20 Sep 2016
One Belt – One Road: China’s Re-Engineering of the Global Business Environment
By Jean-Pierre Lehmann, IMD – International Institute for Management Development, Lausanne
Perceptions about OBOR
The international community is still struggling to understand the gist and impact of OBOR since China has difficulty in explaining its intentions. Initially, OBOR was referred to as “China’s Marshall Plan” by some Western media and more recently it has been seen as a countermeasure to the US-led Trans Pacific Partnership (TPP) and pivot to Asia….
The first opportunity OBOR presents for China is that it will open new markets, which will help to resolve issues of domestic overcapacity. Moreover, the infrastructure thrust will reduce trade costs through central Asia and shift competitiveness inland. As the land corridors are set to run along the major Eurasian countries, through China-Mongolia-Russia, China-Central and West Asia, China-Indochina Peninsula, China-Pakistan, Bangladesh-China-India-Myanmar, it will also enable the integration of inland and coastal China, bringing growth and stability to the region. An example upheld as a symbol of success for OBOR, the Trans-Eurasia Chongqing-Xinjiang-Europe international railway route, which starts in Chongqing and ends 11,179 km later (following 16 days of travel) in Duisburg, Germany, is currently being used by companies like BMW and HP.
China needs more such infrastructure projects to sustain its economic growth and to support important domestic industries. In fact, Marc Laperrouza [a guest contributor to this article] senses a kind of desperation among Chinese businesses and government agencies to find new projects/acquisitions on technology and infrastructure. He feels that the country is currently obsessed with innovation. In fact, in southern China large-scale low-cost manufacturing is transforming into design houses in an effort to move up the value chain. China wants to move beyond its traditional role of exchanging infrastructure against natural resources, as in the case of its investments in Africa. By progressing with OBOR, it will take projects coupled with financing mechanisms to countries lacking in infrastructure, such as Indonesia or the Philippines. This will, in turn, allow China to offer its products and services to these countries in the longer term. Beyond hard infrastructure, Marc sees the potential for China to export standards for the very first time. China has been intensifying its efforts to set indigenous standards for homegrown ultrahigh voltage (UHV) transmission technology and aims to contribute to UHV standards internationally. Two factors are creating a window of opportunity for Chinese UHV technologies to gain acceptance as the de facto global standard: (1) It is the only country currently deploying UHV technology on a large scale and (2) No international UHV standard has yet prevailed.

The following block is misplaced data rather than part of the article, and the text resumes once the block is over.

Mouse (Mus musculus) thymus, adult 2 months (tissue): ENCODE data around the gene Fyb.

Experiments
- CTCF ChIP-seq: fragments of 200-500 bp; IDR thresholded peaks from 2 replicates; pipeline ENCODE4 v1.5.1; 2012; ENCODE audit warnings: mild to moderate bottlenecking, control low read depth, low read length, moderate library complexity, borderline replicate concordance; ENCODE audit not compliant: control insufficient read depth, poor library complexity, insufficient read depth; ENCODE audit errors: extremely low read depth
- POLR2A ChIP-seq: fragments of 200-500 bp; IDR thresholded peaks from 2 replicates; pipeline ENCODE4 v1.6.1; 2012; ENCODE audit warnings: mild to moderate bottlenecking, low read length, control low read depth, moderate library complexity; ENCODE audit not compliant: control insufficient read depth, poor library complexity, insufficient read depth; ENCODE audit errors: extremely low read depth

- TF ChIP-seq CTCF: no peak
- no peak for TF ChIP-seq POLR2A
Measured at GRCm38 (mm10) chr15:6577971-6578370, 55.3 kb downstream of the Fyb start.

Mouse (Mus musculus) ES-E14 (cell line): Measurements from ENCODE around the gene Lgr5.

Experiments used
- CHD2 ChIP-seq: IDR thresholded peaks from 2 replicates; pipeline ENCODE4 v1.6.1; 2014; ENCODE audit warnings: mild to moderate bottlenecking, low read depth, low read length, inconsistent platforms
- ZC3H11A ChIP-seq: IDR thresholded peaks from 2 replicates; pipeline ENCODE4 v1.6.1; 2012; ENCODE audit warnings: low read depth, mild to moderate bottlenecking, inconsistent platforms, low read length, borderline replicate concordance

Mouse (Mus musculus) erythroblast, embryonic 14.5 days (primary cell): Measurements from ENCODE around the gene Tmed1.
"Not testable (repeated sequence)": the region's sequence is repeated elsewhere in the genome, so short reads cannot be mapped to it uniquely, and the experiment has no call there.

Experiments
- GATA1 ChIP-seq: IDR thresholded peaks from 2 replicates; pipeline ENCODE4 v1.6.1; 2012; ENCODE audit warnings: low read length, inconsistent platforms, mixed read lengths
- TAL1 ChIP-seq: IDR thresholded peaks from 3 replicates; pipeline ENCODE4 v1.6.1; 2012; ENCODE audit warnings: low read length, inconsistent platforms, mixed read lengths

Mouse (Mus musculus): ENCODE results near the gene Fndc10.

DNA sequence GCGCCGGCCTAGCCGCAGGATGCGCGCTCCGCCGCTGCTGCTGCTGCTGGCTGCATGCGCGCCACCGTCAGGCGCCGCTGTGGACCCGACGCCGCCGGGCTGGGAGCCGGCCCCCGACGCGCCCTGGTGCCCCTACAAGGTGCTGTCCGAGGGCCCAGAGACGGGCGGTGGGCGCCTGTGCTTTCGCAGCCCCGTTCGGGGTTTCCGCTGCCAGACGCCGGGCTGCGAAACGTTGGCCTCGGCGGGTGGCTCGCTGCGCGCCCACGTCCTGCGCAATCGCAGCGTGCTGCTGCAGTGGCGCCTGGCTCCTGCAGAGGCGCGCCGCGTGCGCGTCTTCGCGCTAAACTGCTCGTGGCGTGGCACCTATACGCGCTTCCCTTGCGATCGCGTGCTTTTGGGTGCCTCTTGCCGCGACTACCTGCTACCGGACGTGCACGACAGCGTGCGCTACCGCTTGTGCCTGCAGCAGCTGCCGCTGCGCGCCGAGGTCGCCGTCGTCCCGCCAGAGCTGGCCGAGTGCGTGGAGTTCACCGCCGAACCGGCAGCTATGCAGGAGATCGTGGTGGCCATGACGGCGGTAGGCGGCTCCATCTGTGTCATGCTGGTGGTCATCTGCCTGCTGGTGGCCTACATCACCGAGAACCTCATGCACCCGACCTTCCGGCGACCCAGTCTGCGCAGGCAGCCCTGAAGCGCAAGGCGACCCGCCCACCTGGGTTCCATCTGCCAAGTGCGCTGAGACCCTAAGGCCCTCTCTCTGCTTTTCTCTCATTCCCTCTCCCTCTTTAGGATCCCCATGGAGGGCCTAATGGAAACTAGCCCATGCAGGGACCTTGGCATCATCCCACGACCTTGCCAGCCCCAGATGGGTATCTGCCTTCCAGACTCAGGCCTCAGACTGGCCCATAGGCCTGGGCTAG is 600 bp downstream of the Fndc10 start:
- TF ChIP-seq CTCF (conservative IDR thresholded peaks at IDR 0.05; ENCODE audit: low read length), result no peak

While OBOR signals a new phase in China’s globalization process, what about soft infrastructure? Despite all its success, China lacks attractiveness and battles inferior quality perceptions. According to Marc, out of 7 million annual university graduates, there are 700,000 engineers but only a fraction of them are world-class. This situation could give rise to fundamental questions about quality and security for key strategic assets, for example as the UK’s next generation of nuclear power plants will be built in collaboration with China Guangdong Nuclear Power Group. Marc wonders if China’s infrastructure-driven hard power can translate into winning soft power. “Exporting the local advantage sounds good on paper but what about the ground reality of the specific OBOR countries? It was an African honeymoon for China until a few years ago but now the situation is growing tense.”
Ultimately, China wants better return on investment. While it is the biggest holder of US debt, it is also looking to invest elsewhere to not only enhance its returns but also to win friends in the process. Evidently, with OBOR the investment preference (e.g. M&A, EPC projects) will shift toward developing countries where priorities are power, transport infrastructure, telecommunication and water. The next open question is whether there is an actual business case for OBOR investments and whether it can bring sufficient returns….
© 2016 IMD- International Institute for Management Development
Please click here to view the full article on the IMD website.